3 Blended Learning Mistakes and How You Can Avoid Them

24 Apr

Even since it’s inception in the early 1920’s as ‘Supervised Correspondence Study’, blended learning has offered exceptional knowledge retention and performance enhancements for the learner and reduced cost and effort for the learning professional. In our current digital age, it’s not surprising it has continued to evolve and be a choice for learning professionals.

Why Blended Learning?

In a recent report, the National Education Organization (NEA) stated that by 2019, researchers predict that 50% of all high school courses will be delivered online.

It’s easy to discount these figures as they are representative of education, not the corporate training environment. But keep in mind that these students will be fully conversant with blended learning concepts and applications having received a good part of their education in a blended format. In five to ten years, they will be competing for the same training dollars as you.

With that in mind, rushing into things won’t benefit you or your learners. There needs to be some foresight and planning so that you can avoid mistakes and create a successful blended learning course.

The 3 Mistakes To Avoid

Whether your content is currently delivered in a classroom or online, adapting it to a blended learning format is not a difficult process however there are common errors that need to be avoided.

Here are 3 blended learning mistakes that you can easily avoid with the proper planning:

  1. Simply using an existing segment of the course for the live component

    Blended learning is more than just removing a segment, module, or chapter from your course to be delivered in a classroom. Nor should you simply add a module to the course for live delivery. In both cases, the integration of both the online and face to face components is ignored. Each must augment and reinforce the other by referencing content, scenarios, and experiences common to both. That is very difficult to achieve by using existing content unedited or adding another module.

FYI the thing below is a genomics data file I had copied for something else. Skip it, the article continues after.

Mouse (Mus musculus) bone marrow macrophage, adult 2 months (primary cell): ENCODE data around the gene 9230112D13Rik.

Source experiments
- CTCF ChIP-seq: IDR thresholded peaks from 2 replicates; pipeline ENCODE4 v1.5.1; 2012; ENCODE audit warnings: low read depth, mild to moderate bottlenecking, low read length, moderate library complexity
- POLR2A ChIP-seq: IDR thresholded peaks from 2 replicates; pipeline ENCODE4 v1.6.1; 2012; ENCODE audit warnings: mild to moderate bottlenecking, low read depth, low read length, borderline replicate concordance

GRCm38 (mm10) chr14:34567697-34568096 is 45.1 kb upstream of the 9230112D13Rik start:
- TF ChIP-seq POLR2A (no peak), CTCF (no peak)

2. Reusing existing content unedited

    Ideally, the blended learning course is designed from scratch in order to construct coherent links between the online and face to face components. You needn’t reinvent your content, but you will need to use different learning strategies to deliver it. At the very least, you will need to decide which learning objects are best delivered in a classroom and which belong online. If students don’t see the connection between both the online and in class components, their level of participation tends to decline.

  3. Using the wrong medium for the content

    Match the delivery vehicle to the learning object or knowledge component. A module that would benefit from a group discussion or team approach is an obvious choice for the face to face component.  Likewise, a module that uses a scenario based role play as a learning strategy is best delivered online. By putting yourself within the shoes of the learners, you’ll be able to know how to determine the best approach for their needs.

Getting It Right

Unlike the far-off dreams of hi-def flatscreen TVs during the 1990s, the fact of the matter is that blended learning is being successfully delivered today and there is a lot of room for growth. If you haven’t already been asked by your clients for blended learning, it will come. By treating both the live and online components as complementary to each other, you’ll be able to create great courses that not only your learners will love but they’ll be successful at.

Once you’re ready to enter the blending learning arena, there are a host of resources available online to assist with developing online courses. Download our free ebook, How To Create Perfect Training Using Blended Learning Techniques to learn more.

Image Credit: Alex E. Proimos

No Comments

Post A Comment